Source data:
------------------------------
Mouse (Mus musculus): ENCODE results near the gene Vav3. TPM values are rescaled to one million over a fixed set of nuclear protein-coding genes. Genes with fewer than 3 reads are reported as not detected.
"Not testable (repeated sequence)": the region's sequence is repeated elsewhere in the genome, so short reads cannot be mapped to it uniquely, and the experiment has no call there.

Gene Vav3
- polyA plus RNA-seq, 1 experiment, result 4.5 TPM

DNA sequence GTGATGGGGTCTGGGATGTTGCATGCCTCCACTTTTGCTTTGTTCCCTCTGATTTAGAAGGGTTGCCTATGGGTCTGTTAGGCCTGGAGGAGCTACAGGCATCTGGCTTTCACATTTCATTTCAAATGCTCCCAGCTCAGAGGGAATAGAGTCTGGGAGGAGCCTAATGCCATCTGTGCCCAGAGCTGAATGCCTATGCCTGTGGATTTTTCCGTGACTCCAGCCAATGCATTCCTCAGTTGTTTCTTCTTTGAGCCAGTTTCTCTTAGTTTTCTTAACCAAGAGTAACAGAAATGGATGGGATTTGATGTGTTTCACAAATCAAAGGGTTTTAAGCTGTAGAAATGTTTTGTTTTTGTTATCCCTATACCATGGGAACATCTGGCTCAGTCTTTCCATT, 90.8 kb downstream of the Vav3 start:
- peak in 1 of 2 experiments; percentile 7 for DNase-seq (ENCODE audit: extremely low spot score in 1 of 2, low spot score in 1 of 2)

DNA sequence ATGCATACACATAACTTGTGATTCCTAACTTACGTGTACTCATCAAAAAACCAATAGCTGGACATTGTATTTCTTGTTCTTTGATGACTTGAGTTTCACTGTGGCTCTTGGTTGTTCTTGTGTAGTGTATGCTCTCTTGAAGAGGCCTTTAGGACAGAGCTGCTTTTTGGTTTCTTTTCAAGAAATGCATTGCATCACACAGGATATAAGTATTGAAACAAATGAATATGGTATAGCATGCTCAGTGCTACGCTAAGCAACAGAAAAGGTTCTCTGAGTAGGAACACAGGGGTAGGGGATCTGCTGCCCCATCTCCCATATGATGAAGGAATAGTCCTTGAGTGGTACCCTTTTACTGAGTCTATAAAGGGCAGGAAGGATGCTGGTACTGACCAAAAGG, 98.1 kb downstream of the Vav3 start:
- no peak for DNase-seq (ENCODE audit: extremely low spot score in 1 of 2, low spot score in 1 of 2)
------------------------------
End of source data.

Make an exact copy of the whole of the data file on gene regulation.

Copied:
Mouse (Mus musculus): ENCODE results near the gene Vav3. TPM values are rescaled to one million over a fixed set of nuclear protein-coding genes. Genes with fewer than 3 reads are reported as not detected.
"Not testable (repeated sequence)": the region's sequence is repeated elsewhere in the genome, so short reads cannot be mapped to it uniquely, and the experiment has no call there.

Gene Vav3
- polyA plus RNA-seq, 1 experiment, result 4.5 TPM

DNA sequence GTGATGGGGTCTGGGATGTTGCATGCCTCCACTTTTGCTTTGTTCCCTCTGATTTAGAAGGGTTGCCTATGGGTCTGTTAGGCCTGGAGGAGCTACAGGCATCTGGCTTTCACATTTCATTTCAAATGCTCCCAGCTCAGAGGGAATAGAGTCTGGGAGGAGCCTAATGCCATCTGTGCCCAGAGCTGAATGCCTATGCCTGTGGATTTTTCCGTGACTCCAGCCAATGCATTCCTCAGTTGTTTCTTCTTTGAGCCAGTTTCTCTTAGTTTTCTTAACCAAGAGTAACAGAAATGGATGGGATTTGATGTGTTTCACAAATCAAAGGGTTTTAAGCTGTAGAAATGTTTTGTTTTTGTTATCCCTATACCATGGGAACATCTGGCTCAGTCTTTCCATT, 90.8 kb downstream of the Vav3 start:
- peak in 1 of 2 experiments; percentile 7 for DNase-seq (ENCODE audit: extremely low spot score in 1 of 2, low spot score in 1 of 2)

DNA sequence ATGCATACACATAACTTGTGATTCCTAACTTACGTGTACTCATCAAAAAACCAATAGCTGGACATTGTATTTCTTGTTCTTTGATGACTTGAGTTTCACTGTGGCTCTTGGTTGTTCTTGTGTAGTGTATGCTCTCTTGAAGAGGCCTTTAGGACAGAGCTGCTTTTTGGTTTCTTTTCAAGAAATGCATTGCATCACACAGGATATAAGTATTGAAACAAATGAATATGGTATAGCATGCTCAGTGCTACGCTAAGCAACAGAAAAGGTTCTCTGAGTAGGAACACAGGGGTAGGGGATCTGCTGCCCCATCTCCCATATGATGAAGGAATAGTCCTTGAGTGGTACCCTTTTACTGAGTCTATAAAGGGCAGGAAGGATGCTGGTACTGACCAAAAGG, 98.1 kb downstream of the Vav3 start:
- no peak for DNase-seq (ENCODE audit: extremely low spot score in 1 of 2, low spot score in 1 of 2)